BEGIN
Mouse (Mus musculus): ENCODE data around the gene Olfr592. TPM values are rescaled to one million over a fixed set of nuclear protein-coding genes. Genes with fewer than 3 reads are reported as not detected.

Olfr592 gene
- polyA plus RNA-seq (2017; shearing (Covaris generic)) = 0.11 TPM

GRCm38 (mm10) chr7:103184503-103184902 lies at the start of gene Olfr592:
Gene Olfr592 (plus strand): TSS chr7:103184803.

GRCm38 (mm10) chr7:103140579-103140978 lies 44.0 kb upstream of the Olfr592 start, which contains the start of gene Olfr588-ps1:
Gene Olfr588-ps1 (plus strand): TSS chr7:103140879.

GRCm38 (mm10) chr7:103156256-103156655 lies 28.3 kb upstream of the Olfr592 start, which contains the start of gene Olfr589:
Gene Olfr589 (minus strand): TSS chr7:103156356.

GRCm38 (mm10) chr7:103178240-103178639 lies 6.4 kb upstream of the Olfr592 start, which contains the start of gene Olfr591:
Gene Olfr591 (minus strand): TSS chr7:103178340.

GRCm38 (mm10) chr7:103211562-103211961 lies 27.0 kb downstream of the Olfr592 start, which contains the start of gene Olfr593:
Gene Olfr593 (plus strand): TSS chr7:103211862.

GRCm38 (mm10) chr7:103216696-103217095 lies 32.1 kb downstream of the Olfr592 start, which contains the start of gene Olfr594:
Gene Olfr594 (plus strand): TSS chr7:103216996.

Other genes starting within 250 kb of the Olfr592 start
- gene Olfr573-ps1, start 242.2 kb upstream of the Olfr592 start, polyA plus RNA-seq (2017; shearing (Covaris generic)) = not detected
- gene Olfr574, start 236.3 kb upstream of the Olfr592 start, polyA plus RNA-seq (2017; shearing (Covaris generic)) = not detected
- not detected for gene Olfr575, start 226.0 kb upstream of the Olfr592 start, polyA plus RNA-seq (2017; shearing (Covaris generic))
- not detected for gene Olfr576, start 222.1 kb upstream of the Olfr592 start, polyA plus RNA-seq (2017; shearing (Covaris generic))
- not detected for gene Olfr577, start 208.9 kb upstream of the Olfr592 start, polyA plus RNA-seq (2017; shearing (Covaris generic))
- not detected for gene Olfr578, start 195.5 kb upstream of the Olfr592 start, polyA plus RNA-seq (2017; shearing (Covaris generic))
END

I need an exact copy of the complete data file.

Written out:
Mouse (Mus musculus): ENCODE data around the gene Olfr592. TPM values are rescaled to one million over a fixed set of nuclear protein-coding genes. Genes with fewer than 3 reads are reported as not detected.

Olfr592 gene
- polyA plus RNA-seq (2017; shearing (Covaris generic)) = 0.11 TPM

GRCm38 (mm10) chr7:103184503-103184902 lies at the start of gene Olfr592:
Gene Olfr592 (plus strand): TSS chr7:103184803.

GRCm38 (mm10) chr7:103140579-103140978 lies 44.0 kb upstream of the Olfr592 start, which contains the start of gene Olfr588-ps1:
Gene Olfr588-ps1 (plus strand): TSS chr7:103140879.

GRCm38 (mm10) chr7:103156256-103156655 lies 28.3 kb upstream of the Olfr592 start, which contains the start of gene Olfr589:
Gene Olfr589 (minus strand): TSS chr7:103156356.

GRCm38 (mm10) chr7:103178240-103178639 lies 6.4 kb upstream of the Olfr592 start, which contains the start of gene Olfr591:
Gene Olfr591 (minus strand): TSS chr7:103178340.

GRCm38 (mm10) chr7:103211562-103211961 lies 27.0 kb downstream of the Olfr592 start, which contains the start of gene Olfr593:
Gene Olfr593 (plus strand): TSS chr7:103211862.

GRCm38 (mm10) chr7:103216696-103217095 lies 32.1 kb downstream of the Olfr592 start, which contains the start of gene Olfr594:
Gene Olfr594 (plus strand): TSS chr7:103216996.

Other genes starting within 250 kb of the Olfr592 start
- gene Olfr573-ps1, start 242.2 kb upstream of the Olfr592 start, polyA plus RNA-seq (2017; shearing (Covaris generic)) = not detected
- gene Olfr574, start 236.3 kb upstream of the Olfr592 start, polyA plus RNA-seq (2017; shearing (Covaris generic)) = not detected
- not detected for gene Olfr575, start 226.0 kb upstream of the Olfr592 start, polyA plus RNA-seq (2017; shearing (Covaris generic))
- not detected for gene Olfr576, start 222.1 kb upstream of the Olfr592 start, polyA plus RNA-seq (2017; shearing (Covaris generic))
- not detected for gene Olfr577, start 208.9 kb upstream of the Olfr592 start, polyA plus RNA-seq (2017; shearing (Covaris generic))
- not detected for gene Olfr578, start 195.5 kb upstream of the Olfr592 start, polyA plus RNA-seq (2017; shearing (Covaris generic))